Q: In the book, you write that external influences must first be considered before a business attempts digital change. How are customers and their insights as consumers pivotal to a business’ digital transformation?
A: Digital product change opportunities are now so profound they can leave executives disoriented. For example customers do still want to read long-form written fictional works – however they may no longer want those as paper printed books. The substitution of beach-read paperbacks by e-book downloads seems obvious now but some publishing executives denied it was a possibility when Amazon first introduced the Kindle a few years ago. Beyond substitution, sometimes digital technologies can be used to tackle completely unmet customer needs. For example, we can argue that tennis players would always have loved to understand how they played their game shot-by-shot, but there was no way to provide that level of data capture and detailed analysis. This can be accomplished with today’s technology and we explain early in the book how tennis racquet manufacturer, Babolat, changed the game of tennis. Successful digital transformation requires focus and there is no better place to start than outside-in. Digital leaders marry what’s now possible via digital technology with customers’ unmet needs.
Q: As leaders work to redefine their business strategy, what are the key steps they must take to reinvent the workplace culture accordingly?
A: Leaders must prompt their organizations to accept that digital change is essential, not optional. The complacency must be tackled because even if today’s close competitors have the same inertia, it is likely a new entrant will apply digital to steal customers from all. Customers themselves will become restless and disaffected if your products don’t become digitally enhanced, while those they experience from other industries do. To deliver that change, workplace culture needs to be more innovative, faster paced and less risk adverse. For example, it can become more experimental and iterative in the way it uses technology to improve products and customer experiences. Often organizations need to become more open in their culture, to participate in the digital ecosystems that provide the whole customer solution. Many corporate cultures need to become more respectful and supportive of the “techies” in their midst, like Apple or Google would be – rather than dismissive of them as just a support service to the real business.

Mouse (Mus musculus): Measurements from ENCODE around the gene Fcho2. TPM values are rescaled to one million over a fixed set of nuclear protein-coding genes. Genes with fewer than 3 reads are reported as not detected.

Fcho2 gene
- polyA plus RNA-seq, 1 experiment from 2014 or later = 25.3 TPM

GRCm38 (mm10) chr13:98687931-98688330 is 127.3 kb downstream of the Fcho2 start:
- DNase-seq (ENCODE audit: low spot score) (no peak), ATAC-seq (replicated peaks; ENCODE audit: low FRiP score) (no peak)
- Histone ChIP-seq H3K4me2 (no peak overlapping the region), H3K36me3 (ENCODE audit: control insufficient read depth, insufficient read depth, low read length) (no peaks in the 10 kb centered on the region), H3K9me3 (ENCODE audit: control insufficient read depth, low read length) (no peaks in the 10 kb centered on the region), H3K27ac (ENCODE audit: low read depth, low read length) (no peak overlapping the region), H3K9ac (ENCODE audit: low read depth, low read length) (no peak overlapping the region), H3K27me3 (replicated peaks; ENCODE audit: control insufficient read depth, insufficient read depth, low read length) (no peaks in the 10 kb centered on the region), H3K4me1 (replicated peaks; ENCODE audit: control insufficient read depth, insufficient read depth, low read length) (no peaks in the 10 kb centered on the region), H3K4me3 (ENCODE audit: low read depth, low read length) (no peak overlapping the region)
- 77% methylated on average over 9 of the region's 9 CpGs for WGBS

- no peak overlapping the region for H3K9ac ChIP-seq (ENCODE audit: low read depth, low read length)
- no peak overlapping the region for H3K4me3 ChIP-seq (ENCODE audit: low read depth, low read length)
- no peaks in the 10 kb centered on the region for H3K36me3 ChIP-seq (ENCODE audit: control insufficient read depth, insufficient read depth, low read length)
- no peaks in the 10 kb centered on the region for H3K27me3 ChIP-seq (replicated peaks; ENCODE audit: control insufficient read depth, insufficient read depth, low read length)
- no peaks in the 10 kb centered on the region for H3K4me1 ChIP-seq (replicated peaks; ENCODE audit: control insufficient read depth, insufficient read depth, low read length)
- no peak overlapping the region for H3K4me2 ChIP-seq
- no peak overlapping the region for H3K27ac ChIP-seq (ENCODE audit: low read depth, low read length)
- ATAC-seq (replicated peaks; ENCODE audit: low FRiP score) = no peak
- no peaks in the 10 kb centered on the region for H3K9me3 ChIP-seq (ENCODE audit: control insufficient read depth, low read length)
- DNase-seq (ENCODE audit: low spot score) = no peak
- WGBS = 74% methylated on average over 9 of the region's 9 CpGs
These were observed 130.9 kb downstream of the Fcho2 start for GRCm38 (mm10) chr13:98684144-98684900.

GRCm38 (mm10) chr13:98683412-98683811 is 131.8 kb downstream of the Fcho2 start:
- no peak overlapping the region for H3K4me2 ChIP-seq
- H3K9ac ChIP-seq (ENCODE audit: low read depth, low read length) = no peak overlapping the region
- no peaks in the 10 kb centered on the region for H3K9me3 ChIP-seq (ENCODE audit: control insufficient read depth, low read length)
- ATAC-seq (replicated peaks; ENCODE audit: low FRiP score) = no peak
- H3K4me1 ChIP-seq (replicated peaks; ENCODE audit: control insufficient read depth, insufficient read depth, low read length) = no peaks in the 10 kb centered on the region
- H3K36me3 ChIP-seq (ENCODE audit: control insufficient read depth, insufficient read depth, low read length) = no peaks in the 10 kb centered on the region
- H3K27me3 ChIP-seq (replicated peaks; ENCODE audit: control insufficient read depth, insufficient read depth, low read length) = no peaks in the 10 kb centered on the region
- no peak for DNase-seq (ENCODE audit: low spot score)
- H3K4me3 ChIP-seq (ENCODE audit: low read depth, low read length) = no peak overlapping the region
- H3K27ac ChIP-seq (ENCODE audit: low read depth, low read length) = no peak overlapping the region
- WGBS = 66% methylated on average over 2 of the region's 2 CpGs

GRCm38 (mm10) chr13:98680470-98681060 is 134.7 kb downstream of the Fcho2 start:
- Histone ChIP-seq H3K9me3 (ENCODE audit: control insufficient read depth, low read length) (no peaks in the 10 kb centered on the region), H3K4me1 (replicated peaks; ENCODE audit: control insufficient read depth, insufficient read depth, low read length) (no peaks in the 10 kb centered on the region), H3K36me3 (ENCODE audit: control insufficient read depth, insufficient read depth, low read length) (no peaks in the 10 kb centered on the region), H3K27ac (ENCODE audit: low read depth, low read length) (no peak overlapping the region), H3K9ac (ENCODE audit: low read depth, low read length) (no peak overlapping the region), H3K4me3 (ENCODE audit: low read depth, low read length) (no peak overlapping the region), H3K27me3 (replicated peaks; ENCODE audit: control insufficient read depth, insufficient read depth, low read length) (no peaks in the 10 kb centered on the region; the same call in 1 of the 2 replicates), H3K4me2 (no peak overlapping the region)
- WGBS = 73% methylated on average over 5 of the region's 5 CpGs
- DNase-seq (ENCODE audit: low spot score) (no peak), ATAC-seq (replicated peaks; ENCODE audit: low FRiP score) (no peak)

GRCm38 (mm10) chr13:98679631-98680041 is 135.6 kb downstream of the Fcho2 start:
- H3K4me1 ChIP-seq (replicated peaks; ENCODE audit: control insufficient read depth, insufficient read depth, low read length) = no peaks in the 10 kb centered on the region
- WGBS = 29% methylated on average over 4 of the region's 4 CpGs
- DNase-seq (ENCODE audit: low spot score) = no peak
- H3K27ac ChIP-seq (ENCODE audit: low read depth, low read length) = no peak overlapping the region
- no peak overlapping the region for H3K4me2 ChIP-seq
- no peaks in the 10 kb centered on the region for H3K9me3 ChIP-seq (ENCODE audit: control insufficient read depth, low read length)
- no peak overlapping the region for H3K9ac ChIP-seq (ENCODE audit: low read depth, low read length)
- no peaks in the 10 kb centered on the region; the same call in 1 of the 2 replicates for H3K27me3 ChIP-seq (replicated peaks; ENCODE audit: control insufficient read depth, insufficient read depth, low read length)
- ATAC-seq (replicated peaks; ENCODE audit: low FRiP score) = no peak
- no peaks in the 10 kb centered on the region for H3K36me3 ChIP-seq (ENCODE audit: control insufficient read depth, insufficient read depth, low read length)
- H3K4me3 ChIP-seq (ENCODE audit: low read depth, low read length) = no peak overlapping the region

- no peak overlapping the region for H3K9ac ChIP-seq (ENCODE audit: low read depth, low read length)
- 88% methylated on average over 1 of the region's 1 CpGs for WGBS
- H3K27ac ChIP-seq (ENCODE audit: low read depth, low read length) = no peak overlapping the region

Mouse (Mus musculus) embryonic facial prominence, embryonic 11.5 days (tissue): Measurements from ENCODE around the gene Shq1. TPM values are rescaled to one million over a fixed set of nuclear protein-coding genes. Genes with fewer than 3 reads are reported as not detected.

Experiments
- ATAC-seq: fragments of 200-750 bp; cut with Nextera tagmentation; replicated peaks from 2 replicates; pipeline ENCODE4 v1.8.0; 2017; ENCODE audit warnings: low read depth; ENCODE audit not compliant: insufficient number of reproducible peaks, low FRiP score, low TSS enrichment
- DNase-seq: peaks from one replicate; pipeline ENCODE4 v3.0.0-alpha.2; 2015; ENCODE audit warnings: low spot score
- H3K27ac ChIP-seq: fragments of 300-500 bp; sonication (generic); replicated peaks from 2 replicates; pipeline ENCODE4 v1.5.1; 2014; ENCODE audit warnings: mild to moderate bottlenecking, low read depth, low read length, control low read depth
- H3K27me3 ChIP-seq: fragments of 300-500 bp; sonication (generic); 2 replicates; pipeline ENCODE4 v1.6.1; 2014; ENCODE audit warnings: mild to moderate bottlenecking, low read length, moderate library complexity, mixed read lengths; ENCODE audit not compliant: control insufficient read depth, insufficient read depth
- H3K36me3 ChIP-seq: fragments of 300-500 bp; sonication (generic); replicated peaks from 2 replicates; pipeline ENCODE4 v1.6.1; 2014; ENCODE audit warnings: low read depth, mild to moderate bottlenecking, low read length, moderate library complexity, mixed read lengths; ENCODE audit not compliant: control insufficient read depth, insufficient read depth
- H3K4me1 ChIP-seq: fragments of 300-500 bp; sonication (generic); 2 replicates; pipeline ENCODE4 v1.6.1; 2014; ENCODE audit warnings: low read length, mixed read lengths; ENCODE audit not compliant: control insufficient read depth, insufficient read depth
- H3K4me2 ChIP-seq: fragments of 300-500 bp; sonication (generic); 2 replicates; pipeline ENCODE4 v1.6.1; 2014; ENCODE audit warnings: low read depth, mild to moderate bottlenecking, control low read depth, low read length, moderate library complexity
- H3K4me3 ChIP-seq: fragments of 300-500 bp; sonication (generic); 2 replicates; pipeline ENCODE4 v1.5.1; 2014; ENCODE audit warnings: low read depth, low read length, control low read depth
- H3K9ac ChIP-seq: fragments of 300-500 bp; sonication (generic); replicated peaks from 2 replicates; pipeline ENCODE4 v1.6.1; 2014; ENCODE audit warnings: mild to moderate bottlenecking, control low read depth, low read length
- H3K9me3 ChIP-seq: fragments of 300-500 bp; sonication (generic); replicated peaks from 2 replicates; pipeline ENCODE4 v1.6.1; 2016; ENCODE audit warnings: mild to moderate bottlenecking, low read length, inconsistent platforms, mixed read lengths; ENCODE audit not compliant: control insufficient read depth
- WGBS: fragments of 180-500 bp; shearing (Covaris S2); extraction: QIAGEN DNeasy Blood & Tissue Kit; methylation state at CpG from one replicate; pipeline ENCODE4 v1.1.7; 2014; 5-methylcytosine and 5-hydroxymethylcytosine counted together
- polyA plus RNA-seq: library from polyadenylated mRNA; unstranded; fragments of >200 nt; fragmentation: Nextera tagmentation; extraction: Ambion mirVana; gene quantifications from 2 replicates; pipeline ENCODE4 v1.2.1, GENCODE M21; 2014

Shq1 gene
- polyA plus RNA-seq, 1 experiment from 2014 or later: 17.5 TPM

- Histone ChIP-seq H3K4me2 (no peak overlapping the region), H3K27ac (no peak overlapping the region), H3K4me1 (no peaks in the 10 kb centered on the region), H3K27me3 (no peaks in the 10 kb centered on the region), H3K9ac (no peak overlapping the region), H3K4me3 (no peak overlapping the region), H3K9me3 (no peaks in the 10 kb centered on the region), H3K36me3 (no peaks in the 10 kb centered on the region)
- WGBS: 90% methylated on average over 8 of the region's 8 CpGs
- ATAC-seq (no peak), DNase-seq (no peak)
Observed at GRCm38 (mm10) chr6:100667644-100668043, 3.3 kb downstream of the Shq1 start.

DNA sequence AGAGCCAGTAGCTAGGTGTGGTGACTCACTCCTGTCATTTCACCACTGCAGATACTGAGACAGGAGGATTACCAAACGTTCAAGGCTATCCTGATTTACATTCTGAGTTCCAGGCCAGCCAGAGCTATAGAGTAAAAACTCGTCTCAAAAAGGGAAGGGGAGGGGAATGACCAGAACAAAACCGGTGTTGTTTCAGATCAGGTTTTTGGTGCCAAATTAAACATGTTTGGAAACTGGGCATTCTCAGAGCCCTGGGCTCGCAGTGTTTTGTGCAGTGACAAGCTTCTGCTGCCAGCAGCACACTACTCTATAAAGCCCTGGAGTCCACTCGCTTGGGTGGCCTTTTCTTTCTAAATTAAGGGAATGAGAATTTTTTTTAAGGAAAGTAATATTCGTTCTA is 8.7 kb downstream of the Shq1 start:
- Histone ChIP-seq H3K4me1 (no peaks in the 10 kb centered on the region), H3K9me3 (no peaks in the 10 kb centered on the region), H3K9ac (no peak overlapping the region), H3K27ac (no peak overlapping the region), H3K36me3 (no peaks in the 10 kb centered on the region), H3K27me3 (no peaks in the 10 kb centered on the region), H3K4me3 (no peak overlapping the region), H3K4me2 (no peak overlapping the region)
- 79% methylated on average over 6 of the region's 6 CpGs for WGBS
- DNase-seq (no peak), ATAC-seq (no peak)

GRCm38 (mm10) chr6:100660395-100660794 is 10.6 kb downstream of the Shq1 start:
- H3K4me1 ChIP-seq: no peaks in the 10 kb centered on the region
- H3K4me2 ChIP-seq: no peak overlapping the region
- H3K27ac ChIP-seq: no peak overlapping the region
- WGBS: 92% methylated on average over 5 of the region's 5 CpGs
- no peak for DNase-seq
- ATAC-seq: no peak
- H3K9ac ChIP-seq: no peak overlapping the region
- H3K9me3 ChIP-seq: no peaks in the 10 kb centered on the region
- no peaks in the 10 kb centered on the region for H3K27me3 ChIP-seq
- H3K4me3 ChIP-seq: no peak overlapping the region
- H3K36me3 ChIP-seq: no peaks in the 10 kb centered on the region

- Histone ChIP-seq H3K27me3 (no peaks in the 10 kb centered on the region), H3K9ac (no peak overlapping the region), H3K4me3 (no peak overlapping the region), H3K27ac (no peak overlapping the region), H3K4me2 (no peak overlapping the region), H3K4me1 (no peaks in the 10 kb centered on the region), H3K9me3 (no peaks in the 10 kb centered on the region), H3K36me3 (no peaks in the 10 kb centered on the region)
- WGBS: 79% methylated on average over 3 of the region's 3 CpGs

Praise for Digital to the Core
“With deep insights and strong take-aways, this is the playbook for surviving and prospering during the continuing digital revolution.” – Terry Jones, founder Travelocity.com, founding Chairman Kayak.com
“As digital technologies penetrate into almost all products and services, they become more disruptive in every industry. Knowing that is easy; understanding and leading the required change is hard. Digital to the Core is a book that will help leaders find their pathways to success.” – Don Tapscott, author of Wikinomics and, with Alex Tapscott, the forthcoming Blockchain Revolution
"Since leading a digital transformation in the airline industry, many C-level executives have asked me how they can generate similar transformation in their business. Digital to the Core lays down a solid framework with actionable takeaways for leaders to drive this change." – Glenn Morgan FBCS, Head of Digital Business Transformation, International Airlines Group.
"If the digital revolution has not yet hit your business, it soon will do. The authors argue the case for not just navigating digital business, but for embracing it and offer helpful frameworks for all senior executives in rising to the challenge." – Michael Earl, Emeritus Professor of Information Management, Oxford University
“It’s too late to catch up with digital, but it’s a great time to leapfrog. This book gives you practical clues about which way to jump.” – Bob Johansen, author and Distinguished Fellow, Institute for the Future, Palo Alto, CA
“Using the power of technology, the internet and the internet of things new competition pops up from the most unexpected corner, requiring traditional companies to reinvent themselves to survive. This book provides excellent thought provocation and frameworks to start this journey towards a sustainable digital business.” – Sabine Everaet, Europe Group CIO, The Coca-Cola Company
“In Digital to the Core, the authors expertly challenge us to understand that never before have we grappled with strategic, cultural, and market force changes so significant. Every business model is being upended. Every customer expectation is rising to new heights. The digital revolution is underway and survival requires way more than surface level tactics.” – Rob Carter, CIO, FedEx Corporation